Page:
Plimoth Plantation's Colonial Wardrobe Department was taking volunteer knitters to donate their time and energy to knit gloves and stockings for their costumed interpreters to wear when working in the 1627 Village. I had been hesitant to try knitting socks as the heel has always stymied me. My Mother-in-Law volunteered to knit a pair for them, and upon seeing her completed pair and another set that someone else had completed it made the concept of knitting the square heel more within reach. So I volunteered to Penny, stating that I hadn't done socks but would be willing to give it a try, and she put me on her list for the next time yarn came in.
I received yarn from Plimoth at the end of January 2008, bought needles, and started working on the first stocking. The first stocking was completed in June and the second stocking was completed in October 2008. I was not so disciplined that I worked on them continuously, just when the mood hit me.
Richard Rutt in the History of Hand Knitting on pp. 63-65 discusses a knit tube discovered in the 1545 Mary Rose wreckage. The extant knit tube measured 30 cm/12 in long, 28 cm/ 11.25 in in circumference, and it was of a heavy black stockinette with the gauge of 12 st and 19 rows to 5cm, or roughly 6st and 8 rows to the inch. He believed that the stocking leg or scogger (arm sleeve) probably belonged to seaman or soldier stationed on the ship. He also mentions that there are similar socks in the Museum of London with garter stitch heels of a simple pouch type, with the decreases distributed all round the leg. This is the same construction of that of the sleeve/gaiter/scogger.
Julie Gardiner in Before the Mast: Life and Death aboard the Mary Rose on pp 58-59 gives more details on the knit tube found aboard the Mary Rose. She gives the same gauge as the Plimoth Plantation pattern, of 72 st cast on, and says "Some garter stitch can be seen at the lower edge and side of the 'heel' gusset." She argues against Rutt's initial designation as a scogger in that it is too short for a sleeve and too wide at what would be the wrist.
Finally the Plimoth pattern itself, created by Anne Lane, and revised by Dorrie Bell in 11/94, says it is based on a pair of stockings in the Victoria & Albert Museum, but the Wardrobe Manager informed me that they are based on the Gunnister stockings.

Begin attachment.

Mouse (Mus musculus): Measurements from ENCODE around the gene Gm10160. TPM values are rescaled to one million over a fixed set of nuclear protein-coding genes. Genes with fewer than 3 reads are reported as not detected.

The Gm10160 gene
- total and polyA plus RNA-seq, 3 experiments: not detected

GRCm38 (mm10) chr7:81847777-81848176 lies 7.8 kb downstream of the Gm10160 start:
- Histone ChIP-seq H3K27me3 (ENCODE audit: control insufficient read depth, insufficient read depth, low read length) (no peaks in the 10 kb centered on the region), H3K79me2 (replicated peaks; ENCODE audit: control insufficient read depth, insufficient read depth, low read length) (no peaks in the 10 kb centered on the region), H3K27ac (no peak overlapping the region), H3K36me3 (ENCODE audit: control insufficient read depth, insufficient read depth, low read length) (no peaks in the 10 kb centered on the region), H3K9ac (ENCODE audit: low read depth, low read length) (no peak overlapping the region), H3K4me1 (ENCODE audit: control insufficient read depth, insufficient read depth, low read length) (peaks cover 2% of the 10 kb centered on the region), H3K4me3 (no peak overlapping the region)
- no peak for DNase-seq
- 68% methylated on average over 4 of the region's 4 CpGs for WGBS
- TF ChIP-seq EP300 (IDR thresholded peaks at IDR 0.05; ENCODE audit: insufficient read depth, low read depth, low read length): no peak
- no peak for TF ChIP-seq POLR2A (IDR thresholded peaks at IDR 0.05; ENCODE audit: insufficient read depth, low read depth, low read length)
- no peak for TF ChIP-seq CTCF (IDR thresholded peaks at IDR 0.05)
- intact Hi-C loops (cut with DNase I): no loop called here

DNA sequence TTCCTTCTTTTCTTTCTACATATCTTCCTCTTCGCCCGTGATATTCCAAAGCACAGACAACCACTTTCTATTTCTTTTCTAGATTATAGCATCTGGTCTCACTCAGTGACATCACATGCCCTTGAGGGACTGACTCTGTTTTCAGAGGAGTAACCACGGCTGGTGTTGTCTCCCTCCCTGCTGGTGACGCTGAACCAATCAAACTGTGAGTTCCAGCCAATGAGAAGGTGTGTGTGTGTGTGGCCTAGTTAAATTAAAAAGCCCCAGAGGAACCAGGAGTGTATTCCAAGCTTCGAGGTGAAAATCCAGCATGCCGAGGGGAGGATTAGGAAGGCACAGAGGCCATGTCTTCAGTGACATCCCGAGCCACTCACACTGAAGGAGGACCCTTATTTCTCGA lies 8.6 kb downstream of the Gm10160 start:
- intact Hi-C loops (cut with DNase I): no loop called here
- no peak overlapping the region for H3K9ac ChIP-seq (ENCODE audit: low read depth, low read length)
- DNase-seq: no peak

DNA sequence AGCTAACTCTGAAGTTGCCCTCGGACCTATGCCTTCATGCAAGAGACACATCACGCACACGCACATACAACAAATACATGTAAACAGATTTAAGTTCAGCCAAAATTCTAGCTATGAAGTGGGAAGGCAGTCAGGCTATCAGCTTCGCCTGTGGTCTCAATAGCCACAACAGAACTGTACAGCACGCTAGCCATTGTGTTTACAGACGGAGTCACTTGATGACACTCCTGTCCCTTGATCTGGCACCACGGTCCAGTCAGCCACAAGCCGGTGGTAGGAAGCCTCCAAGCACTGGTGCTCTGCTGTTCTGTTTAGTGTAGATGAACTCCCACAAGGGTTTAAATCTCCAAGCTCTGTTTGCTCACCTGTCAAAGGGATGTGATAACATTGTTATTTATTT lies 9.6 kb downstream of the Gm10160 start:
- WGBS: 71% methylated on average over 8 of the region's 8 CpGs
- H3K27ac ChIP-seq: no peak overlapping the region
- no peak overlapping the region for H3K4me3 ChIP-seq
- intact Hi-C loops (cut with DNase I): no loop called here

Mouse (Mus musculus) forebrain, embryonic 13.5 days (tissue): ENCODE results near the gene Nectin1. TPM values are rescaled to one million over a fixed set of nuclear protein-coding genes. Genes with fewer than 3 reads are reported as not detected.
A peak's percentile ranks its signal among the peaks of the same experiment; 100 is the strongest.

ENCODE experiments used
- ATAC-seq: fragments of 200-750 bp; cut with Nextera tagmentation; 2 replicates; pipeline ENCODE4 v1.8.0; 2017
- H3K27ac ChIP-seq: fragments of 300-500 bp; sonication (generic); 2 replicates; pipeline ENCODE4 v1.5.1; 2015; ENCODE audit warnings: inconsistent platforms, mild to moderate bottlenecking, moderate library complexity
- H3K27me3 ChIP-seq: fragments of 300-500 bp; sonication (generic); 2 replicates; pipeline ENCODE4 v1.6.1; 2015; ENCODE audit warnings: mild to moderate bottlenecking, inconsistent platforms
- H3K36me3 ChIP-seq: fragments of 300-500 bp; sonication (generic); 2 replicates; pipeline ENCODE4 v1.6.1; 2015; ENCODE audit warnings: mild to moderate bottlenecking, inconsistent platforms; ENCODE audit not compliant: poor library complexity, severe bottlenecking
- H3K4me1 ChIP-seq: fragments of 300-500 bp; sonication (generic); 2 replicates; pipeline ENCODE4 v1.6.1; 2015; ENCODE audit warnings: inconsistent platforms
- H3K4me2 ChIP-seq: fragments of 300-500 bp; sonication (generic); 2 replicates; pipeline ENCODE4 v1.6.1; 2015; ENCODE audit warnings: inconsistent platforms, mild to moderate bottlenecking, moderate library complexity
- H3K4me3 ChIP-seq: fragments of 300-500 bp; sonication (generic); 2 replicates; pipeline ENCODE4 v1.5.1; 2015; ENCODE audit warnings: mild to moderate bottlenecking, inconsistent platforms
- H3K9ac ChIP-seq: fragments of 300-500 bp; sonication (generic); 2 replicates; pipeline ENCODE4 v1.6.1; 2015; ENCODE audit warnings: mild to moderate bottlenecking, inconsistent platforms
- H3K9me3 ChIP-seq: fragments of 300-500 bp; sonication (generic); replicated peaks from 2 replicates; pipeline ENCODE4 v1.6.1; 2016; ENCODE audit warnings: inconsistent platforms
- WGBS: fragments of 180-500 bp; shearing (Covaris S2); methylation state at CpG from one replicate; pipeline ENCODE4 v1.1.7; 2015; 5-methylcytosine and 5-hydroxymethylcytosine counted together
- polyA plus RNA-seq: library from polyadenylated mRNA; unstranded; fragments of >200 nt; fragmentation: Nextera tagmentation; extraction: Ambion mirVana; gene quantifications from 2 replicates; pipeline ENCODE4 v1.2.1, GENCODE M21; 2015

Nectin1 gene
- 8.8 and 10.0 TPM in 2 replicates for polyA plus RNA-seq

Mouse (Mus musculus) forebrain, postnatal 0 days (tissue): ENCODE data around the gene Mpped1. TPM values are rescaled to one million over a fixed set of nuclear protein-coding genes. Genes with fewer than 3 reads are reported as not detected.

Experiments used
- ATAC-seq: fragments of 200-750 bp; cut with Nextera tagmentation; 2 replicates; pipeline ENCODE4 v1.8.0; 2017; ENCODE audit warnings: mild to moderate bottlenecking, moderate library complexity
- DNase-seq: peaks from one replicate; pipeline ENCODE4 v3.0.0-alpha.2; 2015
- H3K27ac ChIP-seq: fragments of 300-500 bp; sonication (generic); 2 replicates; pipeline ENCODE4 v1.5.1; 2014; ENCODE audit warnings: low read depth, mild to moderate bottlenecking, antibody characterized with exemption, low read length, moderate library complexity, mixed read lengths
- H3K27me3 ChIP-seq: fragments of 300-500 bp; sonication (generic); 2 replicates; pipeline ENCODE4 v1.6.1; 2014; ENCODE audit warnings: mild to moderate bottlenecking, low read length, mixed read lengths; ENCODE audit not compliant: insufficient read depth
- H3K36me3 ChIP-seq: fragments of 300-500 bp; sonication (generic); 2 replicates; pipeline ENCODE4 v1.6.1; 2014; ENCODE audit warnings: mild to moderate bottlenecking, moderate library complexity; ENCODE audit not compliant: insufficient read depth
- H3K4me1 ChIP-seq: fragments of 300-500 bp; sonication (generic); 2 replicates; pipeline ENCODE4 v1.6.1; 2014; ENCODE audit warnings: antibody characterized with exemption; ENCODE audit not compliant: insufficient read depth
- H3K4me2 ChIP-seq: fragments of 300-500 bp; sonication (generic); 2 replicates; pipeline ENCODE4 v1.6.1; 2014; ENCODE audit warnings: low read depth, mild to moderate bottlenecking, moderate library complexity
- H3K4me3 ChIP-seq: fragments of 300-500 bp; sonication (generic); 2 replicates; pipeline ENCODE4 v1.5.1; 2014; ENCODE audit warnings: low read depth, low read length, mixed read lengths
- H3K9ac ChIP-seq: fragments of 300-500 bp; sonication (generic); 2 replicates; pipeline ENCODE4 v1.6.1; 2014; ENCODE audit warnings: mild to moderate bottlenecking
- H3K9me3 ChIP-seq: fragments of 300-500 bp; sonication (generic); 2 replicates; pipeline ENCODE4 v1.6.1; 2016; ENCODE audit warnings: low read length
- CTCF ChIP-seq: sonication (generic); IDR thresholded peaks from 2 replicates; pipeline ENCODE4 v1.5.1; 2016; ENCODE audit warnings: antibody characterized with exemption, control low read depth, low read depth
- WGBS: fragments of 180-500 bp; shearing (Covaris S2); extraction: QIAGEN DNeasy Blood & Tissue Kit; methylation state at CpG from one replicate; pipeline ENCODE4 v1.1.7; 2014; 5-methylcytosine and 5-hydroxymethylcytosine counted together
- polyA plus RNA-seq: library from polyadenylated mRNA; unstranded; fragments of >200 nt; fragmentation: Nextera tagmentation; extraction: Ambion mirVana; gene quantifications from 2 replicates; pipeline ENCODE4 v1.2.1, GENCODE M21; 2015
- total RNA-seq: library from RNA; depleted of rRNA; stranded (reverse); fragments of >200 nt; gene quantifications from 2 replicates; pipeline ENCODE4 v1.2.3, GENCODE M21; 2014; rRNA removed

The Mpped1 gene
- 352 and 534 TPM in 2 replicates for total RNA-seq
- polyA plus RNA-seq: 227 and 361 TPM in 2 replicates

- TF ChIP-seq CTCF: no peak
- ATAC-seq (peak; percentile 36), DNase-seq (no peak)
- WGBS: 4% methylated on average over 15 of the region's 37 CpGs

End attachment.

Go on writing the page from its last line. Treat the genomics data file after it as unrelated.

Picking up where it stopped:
Alas an online search of both the Museum of London's collections as well as the V&A's collection did not turn up either of these stockings for review. There is a small picture in London Bodies: The Changing Shape of Londoners from Prehistoric Times to the Present Day compiled by Alex Werner of a stocking grouped with a child sized mitten and vest, but few details can be seen from such a small image other than a hint of garter stitch around the heel area.
Materials and Process:
- Materials: 1.3- 8oz. cones of Harrisville Highland wool, #6 Cornsilk, 5 size 3 bamboo double pointed needles.
- Process: First I knit a sample with the needles and determined that my gauge was the same as suggested in the pattern. Then I just followed the pattern given to me by Plimoth Plantation titled Tudor Stocking with a Square Heel.
- Quirks: I misread the pattern initially and made a mistake on the first stocking at the first decrease row and thus had to remove a row. In placing the needles back I ended up twisting all the stitches in that row so it is fairly obvious there is something different there. Luckily it is around the height that a garter would be tied and it doesn't affect the workings of the stocking.
I made another mistake a few repeats in, but luckily my friend Heather helped me figure out what I had done, which was reversed the direction I was knitting leaving an odd hole at the back that I had to remove a few rows to fix.
When I came to the first heel, everything went fairly smoothly, except that I missed the note to knit the gusset decrease in the back of the stitches for the right side, so there are a few wiggles in the gusset seam. Then when done with the heel I had one too many stitches on the needles so I made a decrease at the heel before finishing the foot without any trouble.
The second stocking knitting went much more smoothly except that when I tried to replicate the twisted stitches on the second sock I was unsuccessful at intentionally screwing up. I was successful at putting in other unintentional errors into the heel gusset of the second sock though, despite the lessons learned from the first sock.
The good side of a heel and gusset, and one with a wiggle in the gusset seam.
Overall I enjoyed working with this pattern and this gauge. I do hope to knit myself a pair of wool stockings, as well as a pair for Alan, eventually. The pattern was easy to follow, despite my many mistakes, and made a fine heel, if not the most polished.